Portsmouth students use brainpower in 'Skype a Scientist'

Second-graders grill MIT’s Jeremy Petravicz

EastBayRI.com ·

PORTSMOUTH — In their interview of a brain scientist at the Massachusetts Institute of Technology, second-graders at Hathaway School demonstrated that their gray matter was working just fine.

During a “Skype a Scientist” session held from the school’s Makerspace room last week, Karen Moore’s students peppered Jeremy Petravicz, a research scientist at MIT’s Picower Institute for Learning & Memory, with dozens of questions about the inner workings of our most vital organ.

Does eating affect your brain? It sure does, said Mr. Petravicz, whose image appeared on a monitor above the students during the live session. “Anything that’s not good for your body is not good for your brain,” he said.

How do you keep your brain safe and healthy? “If you’re outside on your bike or skateboard, wear your helmet,” the scientist said, adding that “exercising” your brain by reading or taking something apart and putting it back together helps keep it sharp.

Even video games are good for the brain, he said, which drew loud cheers from his young audience. 

“But it has to be in moderation, though. I would say for no more than an hour,” he added.

2,000 scientists available

Skype-a-Scientist is a program initiated at the University of Connecticut that makes more than 2,000 scientists available for open discussions with classrooms via video chats. 

Last Wednesday’s session was the first the district has ever arranged, said Erin Escher, the district’s K-8 instructional science coach. Another Skype session has been arranged for a scientist from the United Kingdom, he said.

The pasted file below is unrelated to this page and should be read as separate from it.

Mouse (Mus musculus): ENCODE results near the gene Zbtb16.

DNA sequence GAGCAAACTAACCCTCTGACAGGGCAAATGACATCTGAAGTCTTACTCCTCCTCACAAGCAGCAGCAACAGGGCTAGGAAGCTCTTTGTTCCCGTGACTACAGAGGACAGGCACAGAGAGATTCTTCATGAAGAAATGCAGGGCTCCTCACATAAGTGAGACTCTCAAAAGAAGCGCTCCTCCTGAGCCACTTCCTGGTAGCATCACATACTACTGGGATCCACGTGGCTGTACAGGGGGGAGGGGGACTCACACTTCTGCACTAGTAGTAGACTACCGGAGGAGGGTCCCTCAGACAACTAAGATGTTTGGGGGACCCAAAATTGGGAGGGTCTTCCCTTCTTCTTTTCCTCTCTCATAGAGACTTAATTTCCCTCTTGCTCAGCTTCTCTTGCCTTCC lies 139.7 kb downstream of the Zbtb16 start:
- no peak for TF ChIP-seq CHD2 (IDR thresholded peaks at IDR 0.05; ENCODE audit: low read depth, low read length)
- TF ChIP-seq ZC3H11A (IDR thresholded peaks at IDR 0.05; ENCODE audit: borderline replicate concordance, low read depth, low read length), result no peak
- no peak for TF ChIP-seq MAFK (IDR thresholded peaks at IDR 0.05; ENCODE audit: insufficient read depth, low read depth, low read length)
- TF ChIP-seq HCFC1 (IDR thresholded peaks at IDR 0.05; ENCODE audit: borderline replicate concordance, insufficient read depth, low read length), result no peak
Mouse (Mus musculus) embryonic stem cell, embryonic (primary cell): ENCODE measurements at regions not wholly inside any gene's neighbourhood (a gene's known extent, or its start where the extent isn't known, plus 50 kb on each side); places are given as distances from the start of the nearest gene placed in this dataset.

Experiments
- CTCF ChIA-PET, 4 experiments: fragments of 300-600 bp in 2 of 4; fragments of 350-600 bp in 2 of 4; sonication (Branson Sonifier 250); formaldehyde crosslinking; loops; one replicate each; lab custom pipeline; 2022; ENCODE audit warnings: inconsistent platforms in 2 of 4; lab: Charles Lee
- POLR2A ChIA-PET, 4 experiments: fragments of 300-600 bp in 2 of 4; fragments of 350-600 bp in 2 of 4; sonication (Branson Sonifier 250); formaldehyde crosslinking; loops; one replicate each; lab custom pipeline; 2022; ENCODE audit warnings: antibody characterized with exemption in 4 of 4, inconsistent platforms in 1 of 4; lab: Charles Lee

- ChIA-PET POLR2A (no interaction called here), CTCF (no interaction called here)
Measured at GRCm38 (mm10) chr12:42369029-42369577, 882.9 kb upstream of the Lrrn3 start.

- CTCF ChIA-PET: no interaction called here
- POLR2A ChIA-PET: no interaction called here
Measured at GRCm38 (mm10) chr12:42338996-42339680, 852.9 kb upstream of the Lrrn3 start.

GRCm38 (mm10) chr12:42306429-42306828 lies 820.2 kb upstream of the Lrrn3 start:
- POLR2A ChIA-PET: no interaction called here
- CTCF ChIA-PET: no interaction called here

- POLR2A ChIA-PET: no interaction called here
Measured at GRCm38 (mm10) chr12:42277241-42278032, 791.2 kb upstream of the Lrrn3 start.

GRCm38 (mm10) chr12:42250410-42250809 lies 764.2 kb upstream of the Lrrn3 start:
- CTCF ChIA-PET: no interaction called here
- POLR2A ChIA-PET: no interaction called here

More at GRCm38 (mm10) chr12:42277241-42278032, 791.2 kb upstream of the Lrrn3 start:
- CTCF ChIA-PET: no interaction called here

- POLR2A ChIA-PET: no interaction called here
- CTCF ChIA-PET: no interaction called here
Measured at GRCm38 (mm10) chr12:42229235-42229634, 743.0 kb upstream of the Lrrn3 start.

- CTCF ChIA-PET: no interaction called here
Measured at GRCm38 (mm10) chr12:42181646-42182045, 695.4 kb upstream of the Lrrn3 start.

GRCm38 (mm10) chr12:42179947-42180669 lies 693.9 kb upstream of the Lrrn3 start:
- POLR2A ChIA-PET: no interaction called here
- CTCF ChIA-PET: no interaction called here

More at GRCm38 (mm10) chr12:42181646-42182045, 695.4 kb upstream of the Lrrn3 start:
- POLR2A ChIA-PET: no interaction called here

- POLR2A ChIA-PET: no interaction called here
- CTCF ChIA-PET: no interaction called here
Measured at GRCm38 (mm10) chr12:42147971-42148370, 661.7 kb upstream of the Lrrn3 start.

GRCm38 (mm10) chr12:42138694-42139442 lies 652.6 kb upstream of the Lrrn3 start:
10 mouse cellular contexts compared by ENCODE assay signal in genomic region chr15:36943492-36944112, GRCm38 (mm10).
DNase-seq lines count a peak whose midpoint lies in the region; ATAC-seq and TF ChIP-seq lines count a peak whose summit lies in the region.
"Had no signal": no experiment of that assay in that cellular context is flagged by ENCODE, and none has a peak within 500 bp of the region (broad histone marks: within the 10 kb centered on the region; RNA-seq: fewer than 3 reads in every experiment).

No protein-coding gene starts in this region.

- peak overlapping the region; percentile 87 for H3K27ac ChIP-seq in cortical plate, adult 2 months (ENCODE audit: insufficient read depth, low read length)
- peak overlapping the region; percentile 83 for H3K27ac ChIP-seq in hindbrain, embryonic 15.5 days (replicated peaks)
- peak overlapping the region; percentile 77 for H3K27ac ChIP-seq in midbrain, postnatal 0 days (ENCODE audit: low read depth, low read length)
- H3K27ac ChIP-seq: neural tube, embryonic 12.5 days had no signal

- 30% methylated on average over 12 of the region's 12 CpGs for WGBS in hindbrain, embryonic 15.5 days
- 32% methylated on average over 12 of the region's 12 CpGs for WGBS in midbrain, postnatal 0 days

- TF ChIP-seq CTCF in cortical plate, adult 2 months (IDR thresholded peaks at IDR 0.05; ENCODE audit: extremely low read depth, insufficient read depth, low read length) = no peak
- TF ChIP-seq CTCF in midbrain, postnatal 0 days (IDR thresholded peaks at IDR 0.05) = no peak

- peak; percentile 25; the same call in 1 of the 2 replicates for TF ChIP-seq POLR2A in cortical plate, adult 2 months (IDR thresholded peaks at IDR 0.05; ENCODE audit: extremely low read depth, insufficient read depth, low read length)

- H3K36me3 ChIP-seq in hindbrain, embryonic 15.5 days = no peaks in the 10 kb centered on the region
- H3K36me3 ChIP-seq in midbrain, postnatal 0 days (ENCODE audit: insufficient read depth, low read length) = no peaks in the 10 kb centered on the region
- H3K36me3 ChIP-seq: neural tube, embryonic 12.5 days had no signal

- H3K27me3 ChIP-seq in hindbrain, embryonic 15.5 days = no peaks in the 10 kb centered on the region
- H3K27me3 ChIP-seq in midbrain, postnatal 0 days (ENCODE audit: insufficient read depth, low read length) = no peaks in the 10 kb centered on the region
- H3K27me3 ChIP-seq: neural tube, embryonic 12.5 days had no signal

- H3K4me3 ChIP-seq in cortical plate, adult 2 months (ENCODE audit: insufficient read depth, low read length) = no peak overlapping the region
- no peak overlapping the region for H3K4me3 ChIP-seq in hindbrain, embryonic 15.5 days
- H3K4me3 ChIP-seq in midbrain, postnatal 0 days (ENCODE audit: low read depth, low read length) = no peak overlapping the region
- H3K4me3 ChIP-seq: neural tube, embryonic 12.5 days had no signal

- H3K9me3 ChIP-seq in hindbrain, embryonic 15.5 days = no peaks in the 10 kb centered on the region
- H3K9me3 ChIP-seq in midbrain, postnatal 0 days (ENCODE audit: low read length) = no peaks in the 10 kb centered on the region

Ms. Moore said her students did all their own research in coming up with questions which they prepared in advance for Mr. Petravicz, and there was no shortage of enthusiasm for the project.

Greyson Helie, for example, had a ton of questions about the different parts of the brain and their functions. Specifically, she asked about the part of the brain that makes someone laugh.

Mr. Petravicz responded that the frontal lobe — in the front of your brain — tells you when something is funny, but that other parts help you to laugh.

Greyson had a series of follow-up questions, but she had to yield to the other students.

“She’s a very curious student,” Ms. Moore said of Greyson.

May Waluk asked Mr. Petravicz if he had ever seen the Pixar movie “Inside Out,” about a young girl and the five personified emotions that live inside her brain.

“I love that movie,” he said. “It’s actually pretty accurate.”

Nicholas Tong wanted to know how many brain cells there were. “The last time I checked, there were about a billion,” the scientist replied.

Whoa! exclaimed the students.

Stella Aguiar asked Mr. Petravicz if he liked being a brain scientist.

“Yes, I do,” he said. “Every day I’m basically learning something new. You get to make new discoveries and share those with your colleagues.”

Keegan Younger got to ask what turned out to be the most popular question students came up with, according to Ms. Moore: “Have you ever touched a brain?”

Looking down at the students, Mr. Petravicz laughed.

“I have touched more brains than I can count!” he said.

And the classroom erupted again.


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